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JGC and Arkenol Partner on Waste Wood-Ethanol Plant in US

19 June 2006

Arkenol
Flow diagram for Arkenol’s acid-hydrolysis process.

Nikkei. Japan’s JGC Corp. will work with Arkenol in the US to begin production and sales of fuel ethanol made from scrap wood. The two companies will establish a joint venture before the end of the year with the goal of launching production in 2009.

JGC intends to seek US investors and build a ¥5 billion (about US$43 million) plant in California with a capacity of 30,000 kl (7.9 million gallons US) per year. The Japanese firm will supply technology for construction, design and maintenance. Arkenol holds basic patents on technology to produce bioethanol from waste wood.

JGC is a global engineering firm with a focus on plant design and construction and an emphasis on oil and gas fields and utilities.

Arkenol is a California-based technology and project development company whose focus is the construction and operation of ethanol factories worldwide. The company also licenses its ethanol-producing technology to others.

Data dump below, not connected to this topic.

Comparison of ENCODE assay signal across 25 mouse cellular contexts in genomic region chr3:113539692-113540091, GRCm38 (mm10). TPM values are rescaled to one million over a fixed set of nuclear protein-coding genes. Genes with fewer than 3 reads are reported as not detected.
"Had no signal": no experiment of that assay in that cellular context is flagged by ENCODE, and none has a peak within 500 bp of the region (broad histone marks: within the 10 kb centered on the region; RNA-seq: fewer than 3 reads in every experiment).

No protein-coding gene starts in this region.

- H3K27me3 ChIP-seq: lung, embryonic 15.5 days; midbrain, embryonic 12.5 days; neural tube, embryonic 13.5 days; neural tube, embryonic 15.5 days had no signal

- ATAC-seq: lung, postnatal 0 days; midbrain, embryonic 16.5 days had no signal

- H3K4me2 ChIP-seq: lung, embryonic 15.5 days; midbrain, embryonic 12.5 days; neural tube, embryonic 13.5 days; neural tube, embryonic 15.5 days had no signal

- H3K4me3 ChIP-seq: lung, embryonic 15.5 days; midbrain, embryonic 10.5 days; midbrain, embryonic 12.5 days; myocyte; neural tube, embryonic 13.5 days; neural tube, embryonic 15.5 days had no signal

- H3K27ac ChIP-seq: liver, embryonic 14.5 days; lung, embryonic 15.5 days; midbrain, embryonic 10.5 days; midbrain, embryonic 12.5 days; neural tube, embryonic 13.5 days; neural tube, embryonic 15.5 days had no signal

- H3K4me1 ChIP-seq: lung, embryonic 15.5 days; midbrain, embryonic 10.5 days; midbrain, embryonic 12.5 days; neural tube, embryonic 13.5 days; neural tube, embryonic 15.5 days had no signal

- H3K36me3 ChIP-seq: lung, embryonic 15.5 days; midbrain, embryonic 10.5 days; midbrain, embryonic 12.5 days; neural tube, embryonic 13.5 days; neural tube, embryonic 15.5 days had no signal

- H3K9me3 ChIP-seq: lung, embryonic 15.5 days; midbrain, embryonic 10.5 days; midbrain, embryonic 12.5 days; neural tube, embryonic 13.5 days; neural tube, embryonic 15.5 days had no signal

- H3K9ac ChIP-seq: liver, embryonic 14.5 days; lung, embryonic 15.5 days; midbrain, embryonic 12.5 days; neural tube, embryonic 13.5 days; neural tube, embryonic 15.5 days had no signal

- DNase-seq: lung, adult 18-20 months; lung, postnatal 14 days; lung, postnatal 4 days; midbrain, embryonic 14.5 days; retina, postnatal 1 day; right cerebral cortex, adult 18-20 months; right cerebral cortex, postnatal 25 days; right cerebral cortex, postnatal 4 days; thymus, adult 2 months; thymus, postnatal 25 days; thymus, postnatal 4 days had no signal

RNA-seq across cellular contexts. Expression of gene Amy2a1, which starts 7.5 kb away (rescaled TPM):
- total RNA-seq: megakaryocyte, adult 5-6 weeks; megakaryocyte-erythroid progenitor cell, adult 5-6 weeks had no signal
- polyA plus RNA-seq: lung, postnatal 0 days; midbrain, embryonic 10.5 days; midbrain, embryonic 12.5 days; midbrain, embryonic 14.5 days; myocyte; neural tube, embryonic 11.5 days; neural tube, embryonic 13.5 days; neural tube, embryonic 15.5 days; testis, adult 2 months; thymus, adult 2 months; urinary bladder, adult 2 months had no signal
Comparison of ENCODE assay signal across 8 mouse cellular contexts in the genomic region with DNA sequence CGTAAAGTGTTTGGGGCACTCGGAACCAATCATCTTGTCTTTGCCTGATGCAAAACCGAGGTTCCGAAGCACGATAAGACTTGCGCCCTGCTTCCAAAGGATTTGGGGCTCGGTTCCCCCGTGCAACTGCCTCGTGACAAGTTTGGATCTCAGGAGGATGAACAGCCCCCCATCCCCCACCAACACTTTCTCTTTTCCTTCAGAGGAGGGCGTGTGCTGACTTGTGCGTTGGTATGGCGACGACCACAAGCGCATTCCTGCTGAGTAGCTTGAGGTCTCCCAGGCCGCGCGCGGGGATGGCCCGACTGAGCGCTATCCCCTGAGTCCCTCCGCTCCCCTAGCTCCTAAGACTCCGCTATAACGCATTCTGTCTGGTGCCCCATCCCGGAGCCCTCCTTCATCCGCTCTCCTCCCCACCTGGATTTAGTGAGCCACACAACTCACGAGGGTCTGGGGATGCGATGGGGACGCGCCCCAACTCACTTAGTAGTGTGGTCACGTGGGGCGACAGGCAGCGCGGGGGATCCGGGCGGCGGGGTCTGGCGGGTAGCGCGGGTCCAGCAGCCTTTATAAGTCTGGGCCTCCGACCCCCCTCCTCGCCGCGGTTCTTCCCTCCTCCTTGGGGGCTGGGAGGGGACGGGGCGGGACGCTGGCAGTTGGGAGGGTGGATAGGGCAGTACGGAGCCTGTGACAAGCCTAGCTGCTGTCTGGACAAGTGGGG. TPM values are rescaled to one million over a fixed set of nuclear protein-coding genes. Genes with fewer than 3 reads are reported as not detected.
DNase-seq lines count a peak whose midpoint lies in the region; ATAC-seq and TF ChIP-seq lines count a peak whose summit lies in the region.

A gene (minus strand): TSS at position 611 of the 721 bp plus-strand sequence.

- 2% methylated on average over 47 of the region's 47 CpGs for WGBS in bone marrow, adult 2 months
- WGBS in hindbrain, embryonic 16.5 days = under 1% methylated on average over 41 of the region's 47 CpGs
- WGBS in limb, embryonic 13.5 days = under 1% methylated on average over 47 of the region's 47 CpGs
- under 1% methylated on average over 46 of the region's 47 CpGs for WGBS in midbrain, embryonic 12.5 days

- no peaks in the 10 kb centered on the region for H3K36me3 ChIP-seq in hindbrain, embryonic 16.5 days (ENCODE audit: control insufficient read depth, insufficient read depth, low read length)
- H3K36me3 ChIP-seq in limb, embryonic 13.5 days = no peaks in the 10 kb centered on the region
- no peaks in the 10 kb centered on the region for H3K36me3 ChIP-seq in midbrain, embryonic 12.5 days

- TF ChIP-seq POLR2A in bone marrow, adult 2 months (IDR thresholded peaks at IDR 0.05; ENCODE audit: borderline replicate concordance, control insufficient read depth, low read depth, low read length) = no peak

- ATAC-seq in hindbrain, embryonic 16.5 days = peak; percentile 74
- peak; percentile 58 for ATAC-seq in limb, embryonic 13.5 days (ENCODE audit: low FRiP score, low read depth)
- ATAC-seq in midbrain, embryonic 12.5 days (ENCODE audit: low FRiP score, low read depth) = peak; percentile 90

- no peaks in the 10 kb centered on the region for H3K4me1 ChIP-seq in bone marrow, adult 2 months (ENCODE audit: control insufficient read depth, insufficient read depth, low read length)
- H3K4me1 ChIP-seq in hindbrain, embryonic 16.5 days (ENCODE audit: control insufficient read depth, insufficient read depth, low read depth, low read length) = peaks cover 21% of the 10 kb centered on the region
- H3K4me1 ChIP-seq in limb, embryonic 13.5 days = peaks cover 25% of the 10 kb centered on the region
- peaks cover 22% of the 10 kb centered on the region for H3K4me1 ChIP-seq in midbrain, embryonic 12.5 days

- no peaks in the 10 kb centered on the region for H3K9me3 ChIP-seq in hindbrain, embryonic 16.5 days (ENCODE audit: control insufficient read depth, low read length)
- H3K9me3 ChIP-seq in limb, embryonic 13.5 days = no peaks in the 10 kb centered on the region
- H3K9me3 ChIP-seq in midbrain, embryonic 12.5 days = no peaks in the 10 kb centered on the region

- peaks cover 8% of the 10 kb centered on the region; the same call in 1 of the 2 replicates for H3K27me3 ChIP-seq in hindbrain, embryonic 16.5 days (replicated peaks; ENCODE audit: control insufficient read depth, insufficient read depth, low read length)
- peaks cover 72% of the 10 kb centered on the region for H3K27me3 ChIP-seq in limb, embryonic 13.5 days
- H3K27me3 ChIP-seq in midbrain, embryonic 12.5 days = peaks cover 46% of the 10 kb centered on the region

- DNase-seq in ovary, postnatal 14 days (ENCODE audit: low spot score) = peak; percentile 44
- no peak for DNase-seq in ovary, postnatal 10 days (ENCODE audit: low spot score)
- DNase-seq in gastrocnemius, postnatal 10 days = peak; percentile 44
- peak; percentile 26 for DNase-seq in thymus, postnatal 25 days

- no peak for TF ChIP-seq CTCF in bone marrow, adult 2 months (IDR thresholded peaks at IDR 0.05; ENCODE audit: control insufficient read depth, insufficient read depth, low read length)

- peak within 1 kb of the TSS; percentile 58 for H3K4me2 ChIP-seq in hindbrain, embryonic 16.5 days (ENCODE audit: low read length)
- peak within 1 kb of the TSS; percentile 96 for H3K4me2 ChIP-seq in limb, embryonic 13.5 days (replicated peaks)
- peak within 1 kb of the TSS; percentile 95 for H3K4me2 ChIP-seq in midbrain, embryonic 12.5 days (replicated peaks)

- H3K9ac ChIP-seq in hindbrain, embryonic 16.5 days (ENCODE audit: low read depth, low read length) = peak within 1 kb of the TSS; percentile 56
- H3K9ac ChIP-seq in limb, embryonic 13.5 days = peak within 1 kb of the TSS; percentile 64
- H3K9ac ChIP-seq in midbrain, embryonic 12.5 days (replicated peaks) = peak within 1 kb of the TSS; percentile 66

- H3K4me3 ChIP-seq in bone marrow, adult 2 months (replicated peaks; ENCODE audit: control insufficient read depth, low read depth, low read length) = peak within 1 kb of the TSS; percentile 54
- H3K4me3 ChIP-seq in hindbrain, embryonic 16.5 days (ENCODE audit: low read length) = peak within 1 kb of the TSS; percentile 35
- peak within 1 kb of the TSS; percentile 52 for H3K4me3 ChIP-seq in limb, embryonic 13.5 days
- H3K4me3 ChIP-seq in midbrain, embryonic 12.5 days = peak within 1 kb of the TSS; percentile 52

Arkenol developed and has patented an implementation of concentrated acid hydrolysis for the processing of cellulosic biomass into simple sugars suitable for fermenting into ethanol.

The acid hydrolysis process for alcohol production has been known for more than 100 years, but was characterized by poor yields, high wastage, and a large volume of unmarketable by-products. Arkenol developed methods for efficient acid recovery and reconcentration, and for delivering high sugar concentration at high purity.

Incoming biomass feedstocks are cleaned and ground to reduce the particle size for the process equipment. The pretreated material is dried and then mixed with a solution of about 25-90% acid by weight to at least partially decrystallize the materials and form a gel that includes solid material and a liquid portion.

The gel is diluted to an acid concentration of from about 20–30 wt.% heated to a temperature between about 80–100° C. This partially hydrolyzes the cellulose and hemicellulose contained in the starting materials.

The liquid portion and the solid material are separated, thereby obtaining a first liquid containing sugars and acid. The separated solid material is then run through the same process again, hydrolyzing the cellulose and hemicellulose remaining in the separated solid material and forming a second solid material and a second liquid portion.